The Australian government is considering legislating mandatory arbitration between tech giants and news publishers who cannot reach a commercial agreement – requiring each party to accept an offer deemed appropriate by the arbitrator. 

Google claims the precedent this will set by requiring the trillion dollar company to pay for news content appearing in search results presents an existential threat to their business model. 

The draft legislation currently only applies to Google and Facebook, however, other tech companies could be included later – with Microsoft saying they would have no problem being included. 

Scott Morrison (right) is pictured sitting next to Treasurer Josh Frydenberg (left) and Communications Minister Paul Fletcher (behind)  on Thursday as they speak to Sundar Pichai

Scott Morrison (right) is pictured sitting next to Treasurer Josh Frydenberg (left) and Communications Minister Paul Fletcher (behind)  on Thursday as they speak to Sundar Pichai

Canadian Heritage Minister Steven Guilbeault earlier tweeted that Canada would "stand in solidarity" with Australia over a digital regulatory framework

Canadian Heritage Minister Steven Guilbeault earlier tweeted that Canada would ‘stand in solidarity’ with Australia over a digital regulatory framework 

On Thursday Mr Guilbeault issued a statement saying Canada was closely watching how the situation between the Australian government and Google and Facebook played out. 

‘Our position is clear: publishers must be adequately compensated for their work and we will support them as they deliver essential information for the benefit of our democracy and the health and well-being of our communities,’ he said.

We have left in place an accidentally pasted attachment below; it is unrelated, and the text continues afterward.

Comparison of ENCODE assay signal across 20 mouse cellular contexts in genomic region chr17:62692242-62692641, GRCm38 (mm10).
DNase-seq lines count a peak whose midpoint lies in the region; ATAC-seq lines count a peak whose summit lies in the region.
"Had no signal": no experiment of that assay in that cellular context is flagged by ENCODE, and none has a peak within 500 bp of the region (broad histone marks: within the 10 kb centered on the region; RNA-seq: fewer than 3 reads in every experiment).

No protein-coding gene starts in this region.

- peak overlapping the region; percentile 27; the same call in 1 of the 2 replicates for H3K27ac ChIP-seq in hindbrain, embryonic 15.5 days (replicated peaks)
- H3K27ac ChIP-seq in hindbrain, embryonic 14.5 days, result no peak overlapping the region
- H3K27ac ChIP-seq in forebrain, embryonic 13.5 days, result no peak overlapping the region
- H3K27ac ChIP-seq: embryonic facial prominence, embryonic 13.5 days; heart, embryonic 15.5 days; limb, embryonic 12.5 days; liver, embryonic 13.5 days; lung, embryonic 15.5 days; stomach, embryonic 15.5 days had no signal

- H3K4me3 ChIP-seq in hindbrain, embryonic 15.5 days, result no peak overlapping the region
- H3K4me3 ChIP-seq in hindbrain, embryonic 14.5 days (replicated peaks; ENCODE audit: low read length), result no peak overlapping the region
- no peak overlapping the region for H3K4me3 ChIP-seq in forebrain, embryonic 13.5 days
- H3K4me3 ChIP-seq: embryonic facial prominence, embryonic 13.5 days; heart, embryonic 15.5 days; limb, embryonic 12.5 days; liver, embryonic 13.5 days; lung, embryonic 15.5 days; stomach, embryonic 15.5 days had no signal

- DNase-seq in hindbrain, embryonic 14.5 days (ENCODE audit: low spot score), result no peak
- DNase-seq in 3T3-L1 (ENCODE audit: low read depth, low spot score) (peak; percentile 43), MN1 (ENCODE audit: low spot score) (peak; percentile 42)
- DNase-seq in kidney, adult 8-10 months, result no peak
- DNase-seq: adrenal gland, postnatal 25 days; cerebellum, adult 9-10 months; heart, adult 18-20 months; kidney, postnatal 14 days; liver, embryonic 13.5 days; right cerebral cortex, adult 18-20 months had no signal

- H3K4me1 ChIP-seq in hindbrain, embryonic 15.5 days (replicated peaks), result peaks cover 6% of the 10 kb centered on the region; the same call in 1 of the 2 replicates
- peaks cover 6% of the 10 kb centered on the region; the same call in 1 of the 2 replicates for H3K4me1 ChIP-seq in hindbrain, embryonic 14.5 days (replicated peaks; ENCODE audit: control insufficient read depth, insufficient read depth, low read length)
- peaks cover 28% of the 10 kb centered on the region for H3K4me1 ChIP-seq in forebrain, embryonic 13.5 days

‘We must address the market imbalance between news media organizations and those who benefit from their work.’ 

Industry agency News Media Canada also warned in an open letter, penned by president John Hinds, to Canadian parliament that legitimate news organisations must be compensated to counter the growing amount of fake news and conspiracy theories. 

‘These massive American companies get virtually all of the revenue and don’t pay for content,’ he said. 

‘Movie content doesn’t work that way in Canada. Music content doesn’t work that way. TV show content doesn’t work that way. So why is news content treated differently?’ 

Mel Silva, the Managing Director of Google Australia and New Zealand, said the company may be forced to pull its search function out of Australia if the code goes ahead

Mel Silva, the Managing Director of Google Australia and New Zealand, said the company may be forced to pull its search function out of Australia if the code goes ahead 

On Friday, Google launched their News Showcase feature – their solution to the dispute – with news organisations curating content to be featured on the service. 

Google would then pay directly for this content, often behind paywalls, with a $1.3billion global budget for the service over three years. 

Google has already reached deals with more than 450 publications globally. 

The Australian government has said their preferred option would be for Google, Facebook and publishers to reach their own agreements with the legislation acting as a safety net.